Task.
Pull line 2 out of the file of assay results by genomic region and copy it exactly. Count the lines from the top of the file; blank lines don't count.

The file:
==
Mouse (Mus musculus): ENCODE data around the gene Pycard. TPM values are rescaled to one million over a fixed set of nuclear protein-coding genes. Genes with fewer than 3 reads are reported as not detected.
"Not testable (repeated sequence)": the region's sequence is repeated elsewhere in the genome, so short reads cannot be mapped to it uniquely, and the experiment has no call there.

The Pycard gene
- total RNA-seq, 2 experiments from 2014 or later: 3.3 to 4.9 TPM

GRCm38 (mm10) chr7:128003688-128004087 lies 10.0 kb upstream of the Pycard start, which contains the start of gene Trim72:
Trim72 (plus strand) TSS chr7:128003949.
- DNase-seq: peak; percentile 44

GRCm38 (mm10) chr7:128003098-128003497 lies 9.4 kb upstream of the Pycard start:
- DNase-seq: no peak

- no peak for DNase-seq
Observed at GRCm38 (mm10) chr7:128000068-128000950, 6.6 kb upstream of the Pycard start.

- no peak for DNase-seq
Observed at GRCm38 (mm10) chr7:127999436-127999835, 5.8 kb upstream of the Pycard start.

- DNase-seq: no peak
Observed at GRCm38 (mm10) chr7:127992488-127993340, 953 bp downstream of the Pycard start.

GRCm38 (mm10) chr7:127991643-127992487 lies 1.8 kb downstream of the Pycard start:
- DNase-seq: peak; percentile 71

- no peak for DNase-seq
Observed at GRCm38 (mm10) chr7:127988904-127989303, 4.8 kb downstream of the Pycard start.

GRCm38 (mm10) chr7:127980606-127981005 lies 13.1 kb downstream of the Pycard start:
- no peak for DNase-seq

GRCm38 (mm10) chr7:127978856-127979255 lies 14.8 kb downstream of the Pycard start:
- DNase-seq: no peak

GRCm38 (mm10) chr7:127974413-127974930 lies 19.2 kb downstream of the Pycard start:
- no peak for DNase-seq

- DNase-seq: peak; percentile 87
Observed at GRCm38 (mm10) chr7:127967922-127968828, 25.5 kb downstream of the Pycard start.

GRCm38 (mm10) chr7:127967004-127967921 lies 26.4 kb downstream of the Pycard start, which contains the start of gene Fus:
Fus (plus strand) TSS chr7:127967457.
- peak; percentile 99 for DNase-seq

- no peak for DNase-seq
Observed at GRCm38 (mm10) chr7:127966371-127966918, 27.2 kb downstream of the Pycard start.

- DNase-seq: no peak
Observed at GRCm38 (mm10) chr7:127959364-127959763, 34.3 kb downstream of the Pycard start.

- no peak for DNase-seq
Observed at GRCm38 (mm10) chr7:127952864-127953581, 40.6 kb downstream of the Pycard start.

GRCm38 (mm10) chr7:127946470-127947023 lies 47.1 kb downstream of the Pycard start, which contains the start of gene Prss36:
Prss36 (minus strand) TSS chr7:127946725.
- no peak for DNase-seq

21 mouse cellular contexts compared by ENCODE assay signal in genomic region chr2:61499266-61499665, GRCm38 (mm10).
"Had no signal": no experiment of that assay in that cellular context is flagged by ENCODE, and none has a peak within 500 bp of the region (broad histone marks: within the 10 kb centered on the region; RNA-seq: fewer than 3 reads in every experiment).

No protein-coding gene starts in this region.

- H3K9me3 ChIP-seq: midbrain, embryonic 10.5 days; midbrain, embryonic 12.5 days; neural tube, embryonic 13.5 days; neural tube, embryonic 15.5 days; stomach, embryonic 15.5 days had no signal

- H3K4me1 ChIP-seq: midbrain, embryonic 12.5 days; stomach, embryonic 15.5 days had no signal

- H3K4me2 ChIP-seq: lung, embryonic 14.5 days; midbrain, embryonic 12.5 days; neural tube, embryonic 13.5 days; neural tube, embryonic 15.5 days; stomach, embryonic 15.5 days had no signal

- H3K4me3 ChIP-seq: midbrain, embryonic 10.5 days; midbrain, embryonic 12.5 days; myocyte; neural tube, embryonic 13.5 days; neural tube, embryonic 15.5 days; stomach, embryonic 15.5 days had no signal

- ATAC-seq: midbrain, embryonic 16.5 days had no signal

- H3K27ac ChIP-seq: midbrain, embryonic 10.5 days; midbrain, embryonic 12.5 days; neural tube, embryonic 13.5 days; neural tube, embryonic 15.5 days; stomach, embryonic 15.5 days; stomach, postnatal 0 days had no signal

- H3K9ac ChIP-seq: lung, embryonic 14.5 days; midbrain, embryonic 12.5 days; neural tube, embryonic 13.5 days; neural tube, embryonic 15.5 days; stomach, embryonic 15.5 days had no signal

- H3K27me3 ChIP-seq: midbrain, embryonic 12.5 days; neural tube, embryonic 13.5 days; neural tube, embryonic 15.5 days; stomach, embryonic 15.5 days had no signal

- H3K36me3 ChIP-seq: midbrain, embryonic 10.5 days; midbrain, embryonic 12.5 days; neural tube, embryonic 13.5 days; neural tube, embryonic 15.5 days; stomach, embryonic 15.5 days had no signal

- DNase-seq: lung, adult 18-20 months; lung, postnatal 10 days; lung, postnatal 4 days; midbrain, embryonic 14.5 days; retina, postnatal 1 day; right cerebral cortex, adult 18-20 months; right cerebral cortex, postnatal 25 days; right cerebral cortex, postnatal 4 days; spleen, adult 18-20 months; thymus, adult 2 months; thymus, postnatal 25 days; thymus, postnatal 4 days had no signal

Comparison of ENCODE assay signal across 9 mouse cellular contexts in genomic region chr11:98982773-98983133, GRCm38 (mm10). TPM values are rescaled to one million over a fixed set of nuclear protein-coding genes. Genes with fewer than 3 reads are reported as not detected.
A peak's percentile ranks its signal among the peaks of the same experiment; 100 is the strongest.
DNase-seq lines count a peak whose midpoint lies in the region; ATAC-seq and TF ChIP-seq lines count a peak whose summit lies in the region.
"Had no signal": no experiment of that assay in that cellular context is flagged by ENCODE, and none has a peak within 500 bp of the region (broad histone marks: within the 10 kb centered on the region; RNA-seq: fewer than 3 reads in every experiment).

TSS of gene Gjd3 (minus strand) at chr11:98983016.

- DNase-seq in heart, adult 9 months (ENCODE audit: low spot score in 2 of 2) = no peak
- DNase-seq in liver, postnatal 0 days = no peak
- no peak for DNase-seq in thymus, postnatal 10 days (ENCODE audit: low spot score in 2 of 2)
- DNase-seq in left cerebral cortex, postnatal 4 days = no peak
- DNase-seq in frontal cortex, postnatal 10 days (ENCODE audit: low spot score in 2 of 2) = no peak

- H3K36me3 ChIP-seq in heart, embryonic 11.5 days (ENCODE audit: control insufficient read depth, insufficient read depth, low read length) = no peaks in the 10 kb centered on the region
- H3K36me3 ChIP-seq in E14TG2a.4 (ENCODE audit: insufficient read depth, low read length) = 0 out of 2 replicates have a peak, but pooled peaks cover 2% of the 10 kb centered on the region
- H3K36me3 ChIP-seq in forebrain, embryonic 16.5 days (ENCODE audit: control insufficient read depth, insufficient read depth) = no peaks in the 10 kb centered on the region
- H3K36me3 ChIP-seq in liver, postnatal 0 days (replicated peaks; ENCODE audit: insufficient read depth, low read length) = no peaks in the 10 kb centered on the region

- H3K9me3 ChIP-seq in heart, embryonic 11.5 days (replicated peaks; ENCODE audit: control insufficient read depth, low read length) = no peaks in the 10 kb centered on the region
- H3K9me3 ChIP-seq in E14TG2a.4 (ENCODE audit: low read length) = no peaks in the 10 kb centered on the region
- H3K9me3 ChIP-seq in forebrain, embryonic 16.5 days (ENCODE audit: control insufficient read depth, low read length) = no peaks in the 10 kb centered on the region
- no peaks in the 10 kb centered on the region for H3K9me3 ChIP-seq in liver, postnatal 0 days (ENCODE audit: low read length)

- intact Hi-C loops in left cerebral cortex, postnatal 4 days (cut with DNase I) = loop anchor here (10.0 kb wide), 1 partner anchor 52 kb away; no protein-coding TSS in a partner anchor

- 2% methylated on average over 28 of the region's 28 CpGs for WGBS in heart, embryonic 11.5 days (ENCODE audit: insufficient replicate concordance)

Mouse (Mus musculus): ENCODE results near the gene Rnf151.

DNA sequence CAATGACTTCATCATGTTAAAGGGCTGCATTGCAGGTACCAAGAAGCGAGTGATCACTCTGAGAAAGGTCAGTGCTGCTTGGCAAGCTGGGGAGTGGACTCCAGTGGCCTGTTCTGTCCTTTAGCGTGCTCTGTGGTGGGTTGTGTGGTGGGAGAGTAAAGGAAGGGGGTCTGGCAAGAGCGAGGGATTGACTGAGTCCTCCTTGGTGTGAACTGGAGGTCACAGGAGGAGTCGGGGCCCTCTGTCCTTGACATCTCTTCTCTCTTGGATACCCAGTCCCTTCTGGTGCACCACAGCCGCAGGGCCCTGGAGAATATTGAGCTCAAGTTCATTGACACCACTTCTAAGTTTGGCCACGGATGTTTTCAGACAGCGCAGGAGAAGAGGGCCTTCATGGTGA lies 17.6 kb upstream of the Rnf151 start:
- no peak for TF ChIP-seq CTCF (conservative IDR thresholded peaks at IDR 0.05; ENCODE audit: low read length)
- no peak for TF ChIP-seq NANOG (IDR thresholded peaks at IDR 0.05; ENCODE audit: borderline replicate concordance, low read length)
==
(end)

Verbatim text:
"Not testable (repeated sequence)": the region's sequence is repeated elsewhere in the genome, so short reads cannot be mapped to it uniquely, and the experiment has no call there.